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Sunday, June 04, 2006

Israeli secret agent threatened to kill me

Imagine that. Al-Guardian reports that a "British charity worker," who was deported from Israel last week, hopefully never to return, is complaning that General Security Service (Shin Bet) agents threatened to kill him.

According to al-Guardian:

Ayaz Ali returned from Israel to Britain last week after a military judge ruled he had done nothing wrong. On his release, the Israeli government issued a statement accusing Ali, 35, of assisting Hamas and implied that he was a neo-Nazi and a supporter of al-Qaeda.

Ali, an accountant, arrived in Israel last December to direct aid efforts by Islamic Relief in Gaza and the West Bank. The Birmingham-based charity, which works with Britain's Department for International Development, provides fortified milk for children, imports artificial limbs and runs education centres.

A Department for International Development spokesman said it had no reason to believe there was any truth in the allegations against Ali or Islamic Relief.

Ali, speaking from his home in Birmingham, said he had no problems until 9 May when he was stopped by police as he drove from Gaza towards Jerusalem and told he was being detained in connection with terrorism. He was taken to a prison in Ashkelon where he was blindfolded, handcuffed, shackled and put in a cell measuring 6ft by 8ft.

Every day he was taken to an interrogation room to be questioned for up to 14 hours under bright lights by agents of Israel's internal security agency, Shin Bet, while handcuffed and shackled to a chair. When his interrogators deemed he was being co-operative, his handcuffs were removed; they were replaced when they believed he was not helpful.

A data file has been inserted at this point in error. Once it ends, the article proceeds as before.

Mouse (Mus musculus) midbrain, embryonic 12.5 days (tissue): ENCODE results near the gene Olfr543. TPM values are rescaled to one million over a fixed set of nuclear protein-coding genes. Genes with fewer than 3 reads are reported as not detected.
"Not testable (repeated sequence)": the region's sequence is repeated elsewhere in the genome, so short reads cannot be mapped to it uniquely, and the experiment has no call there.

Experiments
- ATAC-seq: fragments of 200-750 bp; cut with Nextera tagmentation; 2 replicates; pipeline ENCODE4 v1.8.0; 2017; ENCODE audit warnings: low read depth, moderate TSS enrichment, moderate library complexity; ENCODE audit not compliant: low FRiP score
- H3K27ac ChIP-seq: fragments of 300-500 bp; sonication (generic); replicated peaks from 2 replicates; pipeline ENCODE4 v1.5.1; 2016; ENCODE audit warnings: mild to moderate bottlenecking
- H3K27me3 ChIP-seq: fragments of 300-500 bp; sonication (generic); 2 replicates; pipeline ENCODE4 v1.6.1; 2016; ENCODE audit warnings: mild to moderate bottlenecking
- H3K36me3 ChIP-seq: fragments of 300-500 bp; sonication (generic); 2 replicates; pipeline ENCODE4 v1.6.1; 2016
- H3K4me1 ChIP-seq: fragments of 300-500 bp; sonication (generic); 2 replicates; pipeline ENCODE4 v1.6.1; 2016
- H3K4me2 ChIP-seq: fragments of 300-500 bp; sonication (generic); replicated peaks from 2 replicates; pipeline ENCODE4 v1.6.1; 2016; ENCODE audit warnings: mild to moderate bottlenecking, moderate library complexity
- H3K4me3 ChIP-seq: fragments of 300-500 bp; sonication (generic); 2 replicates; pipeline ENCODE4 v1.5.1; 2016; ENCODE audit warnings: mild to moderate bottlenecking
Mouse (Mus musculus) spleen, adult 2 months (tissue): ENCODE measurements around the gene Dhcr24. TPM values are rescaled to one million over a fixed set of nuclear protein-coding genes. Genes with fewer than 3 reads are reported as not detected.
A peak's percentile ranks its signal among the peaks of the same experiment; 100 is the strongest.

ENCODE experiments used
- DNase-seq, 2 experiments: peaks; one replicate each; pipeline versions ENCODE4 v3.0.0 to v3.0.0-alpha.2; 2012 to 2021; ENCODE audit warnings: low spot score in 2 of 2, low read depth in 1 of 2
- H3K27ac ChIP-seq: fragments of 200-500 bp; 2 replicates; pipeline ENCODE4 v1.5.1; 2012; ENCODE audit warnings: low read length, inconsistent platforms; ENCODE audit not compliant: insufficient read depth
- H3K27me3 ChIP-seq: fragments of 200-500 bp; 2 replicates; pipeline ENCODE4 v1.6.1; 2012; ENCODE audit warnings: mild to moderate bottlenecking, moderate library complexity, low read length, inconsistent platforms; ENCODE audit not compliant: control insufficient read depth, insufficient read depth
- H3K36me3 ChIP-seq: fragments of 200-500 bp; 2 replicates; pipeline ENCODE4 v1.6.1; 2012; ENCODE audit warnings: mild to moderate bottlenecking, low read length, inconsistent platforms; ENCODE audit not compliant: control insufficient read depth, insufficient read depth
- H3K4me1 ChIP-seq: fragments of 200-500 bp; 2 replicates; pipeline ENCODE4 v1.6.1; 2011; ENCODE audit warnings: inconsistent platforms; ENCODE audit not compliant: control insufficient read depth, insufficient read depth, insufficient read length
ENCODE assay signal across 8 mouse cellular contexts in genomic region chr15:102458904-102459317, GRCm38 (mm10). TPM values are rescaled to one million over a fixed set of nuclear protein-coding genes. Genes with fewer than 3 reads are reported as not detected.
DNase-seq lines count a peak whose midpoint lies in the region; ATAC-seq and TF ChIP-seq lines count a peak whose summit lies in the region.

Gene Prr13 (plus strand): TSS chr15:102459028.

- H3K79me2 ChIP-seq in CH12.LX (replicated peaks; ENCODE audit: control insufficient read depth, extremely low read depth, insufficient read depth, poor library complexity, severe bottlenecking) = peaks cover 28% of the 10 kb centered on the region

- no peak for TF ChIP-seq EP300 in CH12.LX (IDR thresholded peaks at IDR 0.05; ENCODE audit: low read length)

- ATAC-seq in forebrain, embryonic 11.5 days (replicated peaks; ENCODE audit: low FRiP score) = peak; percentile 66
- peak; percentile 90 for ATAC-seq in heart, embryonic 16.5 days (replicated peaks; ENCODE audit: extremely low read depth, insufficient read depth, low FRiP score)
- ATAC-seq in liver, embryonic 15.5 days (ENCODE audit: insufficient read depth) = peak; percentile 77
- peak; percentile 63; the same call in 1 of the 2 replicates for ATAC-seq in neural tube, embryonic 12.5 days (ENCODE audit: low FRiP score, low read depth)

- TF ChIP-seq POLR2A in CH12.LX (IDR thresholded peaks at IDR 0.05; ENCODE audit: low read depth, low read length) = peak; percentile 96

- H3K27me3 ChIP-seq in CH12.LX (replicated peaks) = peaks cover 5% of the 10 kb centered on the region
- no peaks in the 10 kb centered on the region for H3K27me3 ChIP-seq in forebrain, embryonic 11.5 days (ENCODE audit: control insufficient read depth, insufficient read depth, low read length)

'They were brilliant at playing mind games. They said they knew everything about me and they had been watching me for five months. They knew my wife was expecting a baby, and told me I would never see my baby. I just tried to be completely honest,' Ali said.

The balance of the article goes on to describe Ali's interrogation.

What's missing in the Al-Guardian article is a full accounting of who and what "Islamic Relief" is. As you may have guessed by now, they're not exactly an innocent charitable organization. Elder of Ziyon fills us in (he is responding to a BBC account, which is if anything, slightly more honest that Al-Guardian's account, which does not mention Islamic Relief's connection to Hamas):

So the BBC, clearly sympathetic to Mr. Ayaz, highlights Hamas' "social services" and "kindergartens and clinics"; starts a new section of the story, and then mentions as an afterthought that Israel considers Hamas a terrorist organization.

They give specifics on Hamas' social work, but any specific examples of terror are left unwritten - in fact, the implication is that only Israel considers Hamas a terrorist organization, while the rest of the enlightened world knows that Hamas is a humanitarian network of charities and hospitals.

The BBC also fails to mention that Islamic Relief has been accused of terror ties itself. Russia accused it of supporting Chechnyan terror groups; they seem to have accepted money from Al-Qaeda front groups, and their "orphans" are often the children of terrorists, allowing Islamic Relief to reward terror.

In other words, any facts or background information that may indicate that Ayaz is in fact a terror supporter are completely ignored, and anything that makes him look like an innocent aid worker and victim of unwarranted Israeli aggression is highlighted.

I trust none of that was a surprise to any of you. Al-Guardian claims that Mr. Ali plans never to return to Israel. Let's hope they're at least right about that.


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